Camping can be daunting for everyone. The planning, the packing, the logistics once you’ve arrived all of that only gets more complicated when you have a limb difference and wear a prosthesis.

First up, if your only device is a myoelectric and you rely on it to function, you’ll need to figure out how to charge it. For car camping, some campsites have outlets available, but even then, they may not work. Or, if the outlet isn’t right next to your tent, you can’t leave your device out all night to charge.

If you only have a myoelectric device and you would like to be a little less tied to an electricity source, now may be the right time to look into getting a second prosthesis.

Custom Carbon Fiber Socket with body-powered hook
A body-powered hook doesn't need to be plugged AND it's waterproof.

We recommend cleaning your prosthesis, no matter which type, at the end of the day when you take it off. Ideally, body-powered and activity-specific devices should be washed with a mild-soap and running water, then left to air dry. Unless it's a TASKA hand, myoelectric devices should not be exposed to running water, so stick with a damp cloth or wipes for cleaning. If your regular cleaning method isn't available, wiping it down with an antibacterial wipe at the end of the day should be okay while you’re camping. You can learn more in our article, “Daily Care of Your Prosthesis.”

Now, onto using your prosthesis while camping. If this is your first trip with your device, some practice may be in order. When he was younger, our patient Doug used to go camping a lot “at least a dozen times a year.” Doug was injured in early 2022 and hadn’t been camping since his amputation. He was fit with a body-powered prosthesis and a V2P terminal device. To help him learn how to meet his goals for using his prosthesis, his clinical therapy specialist and patient relationship manager accompanied him to an REI store.

Tim and Doug

They encouraged Doug as he figured out how to put together a two-person tent. He was able to do it on his own, but his clinical therapy specialist, Tim, watched him and gave him some tips and tricks for how to angle and preposition his arm, which can help with overuse issues and fatigue. Speaking of fatigue, Doug found that he did need help to take the tent down but he knows that, while out camping, there isn’t a situation where he’d need to take the tent down as soon as he puts it up (at least we hope not!). When our team spoke to Doug, who lives in Texas, in August of 2023, he was planning on going on a camping/fishing trip “the next cold snap we get.” Doug has already gone fishing many times with his prosthetic device. Because Doug is a super-user, his prosthetist, Scott, enhanced the V2P to make it extra heavy-duty. “I’m not one of those guys who says they’re gonna use their device and then get discouraged and not use it.”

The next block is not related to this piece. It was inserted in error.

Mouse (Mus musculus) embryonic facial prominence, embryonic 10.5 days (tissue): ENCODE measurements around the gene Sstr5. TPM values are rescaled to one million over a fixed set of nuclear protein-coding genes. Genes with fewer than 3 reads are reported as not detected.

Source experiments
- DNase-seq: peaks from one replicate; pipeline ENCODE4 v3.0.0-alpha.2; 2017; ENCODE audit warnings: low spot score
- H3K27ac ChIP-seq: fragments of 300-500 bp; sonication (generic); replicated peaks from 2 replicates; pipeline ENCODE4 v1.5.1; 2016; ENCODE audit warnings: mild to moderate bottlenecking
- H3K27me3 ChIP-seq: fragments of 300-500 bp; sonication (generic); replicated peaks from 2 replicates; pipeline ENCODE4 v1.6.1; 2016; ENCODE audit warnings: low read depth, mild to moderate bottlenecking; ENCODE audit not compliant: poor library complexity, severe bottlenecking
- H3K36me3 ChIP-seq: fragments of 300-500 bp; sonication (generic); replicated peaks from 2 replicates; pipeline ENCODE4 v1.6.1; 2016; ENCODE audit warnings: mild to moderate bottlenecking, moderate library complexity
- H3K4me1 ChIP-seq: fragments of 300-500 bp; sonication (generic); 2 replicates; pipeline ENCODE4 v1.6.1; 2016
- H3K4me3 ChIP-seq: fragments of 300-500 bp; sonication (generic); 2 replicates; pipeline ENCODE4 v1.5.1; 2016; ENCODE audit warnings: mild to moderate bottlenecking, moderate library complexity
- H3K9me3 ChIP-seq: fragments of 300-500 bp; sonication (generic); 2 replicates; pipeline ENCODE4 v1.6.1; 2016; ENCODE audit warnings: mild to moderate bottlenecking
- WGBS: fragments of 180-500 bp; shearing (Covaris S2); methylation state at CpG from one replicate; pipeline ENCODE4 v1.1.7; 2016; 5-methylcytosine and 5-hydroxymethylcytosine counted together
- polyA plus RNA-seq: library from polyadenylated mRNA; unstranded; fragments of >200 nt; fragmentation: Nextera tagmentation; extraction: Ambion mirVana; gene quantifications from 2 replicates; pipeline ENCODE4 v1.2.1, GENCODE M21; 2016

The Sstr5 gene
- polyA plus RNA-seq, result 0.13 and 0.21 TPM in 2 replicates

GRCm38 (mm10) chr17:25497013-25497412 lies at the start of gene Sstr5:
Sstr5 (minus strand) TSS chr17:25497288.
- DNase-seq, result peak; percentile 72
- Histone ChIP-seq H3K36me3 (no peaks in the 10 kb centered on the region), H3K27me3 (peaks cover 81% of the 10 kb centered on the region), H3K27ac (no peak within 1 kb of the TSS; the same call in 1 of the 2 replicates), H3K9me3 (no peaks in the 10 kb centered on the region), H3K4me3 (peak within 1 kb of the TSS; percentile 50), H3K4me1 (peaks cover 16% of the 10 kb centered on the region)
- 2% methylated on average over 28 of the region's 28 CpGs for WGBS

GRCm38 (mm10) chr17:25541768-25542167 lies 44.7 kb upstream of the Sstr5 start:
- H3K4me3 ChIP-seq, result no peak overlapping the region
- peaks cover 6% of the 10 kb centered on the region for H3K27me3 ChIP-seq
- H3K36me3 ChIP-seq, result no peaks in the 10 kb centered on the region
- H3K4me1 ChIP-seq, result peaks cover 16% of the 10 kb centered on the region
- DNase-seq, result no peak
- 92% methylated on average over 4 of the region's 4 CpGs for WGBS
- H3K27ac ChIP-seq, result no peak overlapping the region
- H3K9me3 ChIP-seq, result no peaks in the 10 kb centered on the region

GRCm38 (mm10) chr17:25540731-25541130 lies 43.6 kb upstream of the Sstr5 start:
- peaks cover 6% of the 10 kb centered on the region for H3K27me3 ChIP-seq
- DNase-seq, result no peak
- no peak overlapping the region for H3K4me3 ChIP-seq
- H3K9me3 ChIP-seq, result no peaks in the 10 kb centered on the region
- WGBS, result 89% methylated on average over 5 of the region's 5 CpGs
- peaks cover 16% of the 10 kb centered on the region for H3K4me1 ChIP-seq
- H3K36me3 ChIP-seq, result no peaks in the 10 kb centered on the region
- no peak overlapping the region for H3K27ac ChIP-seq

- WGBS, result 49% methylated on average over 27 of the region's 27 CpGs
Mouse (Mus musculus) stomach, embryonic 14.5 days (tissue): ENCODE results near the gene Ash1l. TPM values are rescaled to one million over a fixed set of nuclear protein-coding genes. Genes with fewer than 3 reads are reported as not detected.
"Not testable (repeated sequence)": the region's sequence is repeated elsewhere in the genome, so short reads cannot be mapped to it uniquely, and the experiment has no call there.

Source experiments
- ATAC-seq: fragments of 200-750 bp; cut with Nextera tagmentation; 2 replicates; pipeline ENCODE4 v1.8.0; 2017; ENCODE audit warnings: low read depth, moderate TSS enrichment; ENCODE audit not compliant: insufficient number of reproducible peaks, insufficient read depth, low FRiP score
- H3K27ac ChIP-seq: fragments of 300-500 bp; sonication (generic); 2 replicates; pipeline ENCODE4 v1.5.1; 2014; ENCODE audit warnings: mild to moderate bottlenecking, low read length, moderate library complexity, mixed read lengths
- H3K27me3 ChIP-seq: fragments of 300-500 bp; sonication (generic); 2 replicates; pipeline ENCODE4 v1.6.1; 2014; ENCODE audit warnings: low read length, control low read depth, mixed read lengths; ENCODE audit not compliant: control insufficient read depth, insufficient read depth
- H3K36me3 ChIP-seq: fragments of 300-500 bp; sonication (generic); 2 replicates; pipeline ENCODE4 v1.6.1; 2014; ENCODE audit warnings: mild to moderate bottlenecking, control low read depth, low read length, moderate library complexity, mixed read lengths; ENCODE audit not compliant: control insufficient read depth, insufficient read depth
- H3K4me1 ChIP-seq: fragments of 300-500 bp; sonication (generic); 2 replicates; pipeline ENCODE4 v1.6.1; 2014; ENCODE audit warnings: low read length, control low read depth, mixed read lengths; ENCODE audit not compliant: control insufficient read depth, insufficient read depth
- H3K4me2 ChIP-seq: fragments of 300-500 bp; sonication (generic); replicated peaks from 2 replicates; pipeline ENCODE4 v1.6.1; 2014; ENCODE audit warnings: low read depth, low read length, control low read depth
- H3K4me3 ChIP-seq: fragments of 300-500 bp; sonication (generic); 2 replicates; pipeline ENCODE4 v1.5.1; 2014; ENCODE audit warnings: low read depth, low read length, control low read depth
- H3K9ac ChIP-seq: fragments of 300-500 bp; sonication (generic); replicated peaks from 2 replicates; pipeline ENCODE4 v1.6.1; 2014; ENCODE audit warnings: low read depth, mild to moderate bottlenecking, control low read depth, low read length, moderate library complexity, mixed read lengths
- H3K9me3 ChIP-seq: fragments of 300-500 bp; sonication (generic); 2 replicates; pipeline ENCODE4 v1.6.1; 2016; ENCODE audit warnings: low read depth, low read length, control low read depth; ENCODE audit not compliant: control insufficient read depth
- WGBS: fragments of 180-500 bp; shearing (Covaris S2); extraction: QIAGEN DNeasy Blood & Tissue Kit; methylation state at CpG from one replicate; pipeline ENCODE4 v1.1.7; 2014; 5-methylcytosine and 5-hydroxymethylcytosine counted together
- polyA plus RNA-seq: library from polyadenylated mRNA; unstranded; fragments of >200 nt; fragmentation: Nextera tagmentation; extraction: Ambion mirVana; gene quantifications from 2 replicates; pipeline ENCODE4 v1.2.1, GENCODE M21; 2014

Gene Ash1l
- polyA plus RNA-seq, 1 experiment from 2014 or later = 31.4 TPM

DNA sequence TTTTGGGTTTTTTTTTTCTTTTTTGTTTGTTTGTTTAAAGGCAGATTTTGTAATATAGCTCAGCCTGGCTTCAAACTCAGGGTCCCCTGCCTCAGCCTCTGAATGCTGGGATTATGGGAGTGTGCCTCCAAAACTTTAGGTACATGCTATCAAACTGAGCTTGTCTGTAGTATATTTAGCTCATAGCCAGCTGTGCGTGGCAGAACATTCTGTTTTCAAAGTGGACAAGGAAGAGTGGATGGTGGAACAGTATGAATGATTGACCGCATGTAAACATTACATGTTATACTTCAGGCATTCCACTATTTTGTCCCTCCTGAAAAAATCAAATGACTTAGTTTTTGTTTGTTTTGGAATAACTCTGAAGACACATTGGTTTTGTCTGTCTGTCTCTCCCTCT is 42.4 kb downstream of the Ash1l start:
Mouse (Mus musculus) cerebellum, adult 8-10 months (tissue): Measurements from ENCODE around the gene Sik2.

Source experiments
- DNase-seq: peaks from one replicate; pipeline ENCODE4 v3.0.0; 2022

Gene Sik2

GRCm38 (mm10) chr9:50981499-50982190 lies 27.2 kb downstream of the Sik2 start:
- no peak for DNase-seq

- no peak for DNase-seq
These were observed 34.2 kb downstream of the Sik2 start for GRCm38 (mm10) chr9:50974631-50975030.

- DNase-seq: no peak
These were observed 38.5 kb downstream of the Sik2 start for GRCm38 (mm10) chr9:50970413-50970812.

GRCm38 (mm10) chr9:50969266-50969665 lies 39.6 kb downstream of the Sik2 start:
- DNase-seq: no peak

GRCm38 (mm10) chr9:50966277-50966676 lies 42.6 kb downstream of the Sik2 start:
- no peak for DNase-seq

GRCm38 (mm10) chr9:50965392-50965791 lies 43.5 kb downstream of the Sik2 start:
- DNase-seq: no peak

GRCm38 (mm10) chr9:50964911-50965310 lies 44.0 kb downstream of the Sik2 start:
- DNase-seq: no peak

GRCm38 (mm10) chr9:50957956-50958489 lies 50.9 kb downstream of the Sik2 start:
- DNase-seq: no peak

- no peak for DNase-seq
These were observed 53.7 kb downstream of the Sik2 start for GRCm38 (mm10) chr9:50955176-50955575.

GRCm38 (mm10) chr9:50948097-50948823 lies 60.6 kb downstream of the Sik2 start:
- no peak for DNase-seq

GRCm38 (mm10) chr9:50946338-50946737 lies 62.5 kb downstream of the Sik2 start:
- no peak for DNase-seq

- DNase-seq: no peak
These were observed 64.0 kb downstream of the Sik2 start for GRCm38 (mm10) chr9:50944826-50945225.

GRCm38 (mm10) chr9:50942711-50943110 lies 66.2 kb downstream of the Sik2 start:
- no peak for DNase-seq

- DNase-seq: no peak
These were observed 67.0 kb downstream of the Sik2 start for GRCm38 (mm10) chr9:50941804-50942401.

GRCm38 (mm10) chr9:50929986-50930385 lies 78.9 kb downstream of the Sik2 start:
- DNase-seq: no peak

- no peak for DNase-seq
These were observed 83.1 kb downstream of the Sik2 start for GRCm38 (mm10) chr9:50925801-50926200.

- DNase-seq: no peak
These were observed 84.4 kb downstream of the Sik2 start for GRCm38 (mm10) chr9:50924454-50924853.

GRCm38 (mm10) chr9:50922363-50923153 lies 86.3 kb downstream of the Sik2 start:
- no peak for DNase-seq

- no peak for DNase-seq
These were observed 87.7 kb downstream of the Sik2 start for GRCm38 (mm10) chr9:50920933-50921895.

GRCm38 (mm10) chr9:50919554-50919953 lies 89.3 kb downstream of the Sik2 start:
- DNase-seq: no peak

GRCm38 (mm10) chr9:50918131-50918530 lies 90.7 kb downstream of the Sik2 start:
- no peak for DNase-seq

Doug Tent

Now that Doug feels confident about being able to set up a tent, he’s ready for his trip. He already has a plan to use a wagon to take his supplies from his house to his car and the car to the campsite. Many of Doug’s plans incorporated work simplification and energy conservation.

If you would like to know how our prosthetists and clinical therapy specialists could help you return to your favorite hobbies, like camping, please contact us. During our Comprehensive Accelerated Fitting Process™ we work closely with our patients to ensure a comfortable fit so that you can function at your best. Each of our clinical teams are upper limb specialists, so you know you’re getting expert care. If you have any comments please leave them below including any camping tips you may have!


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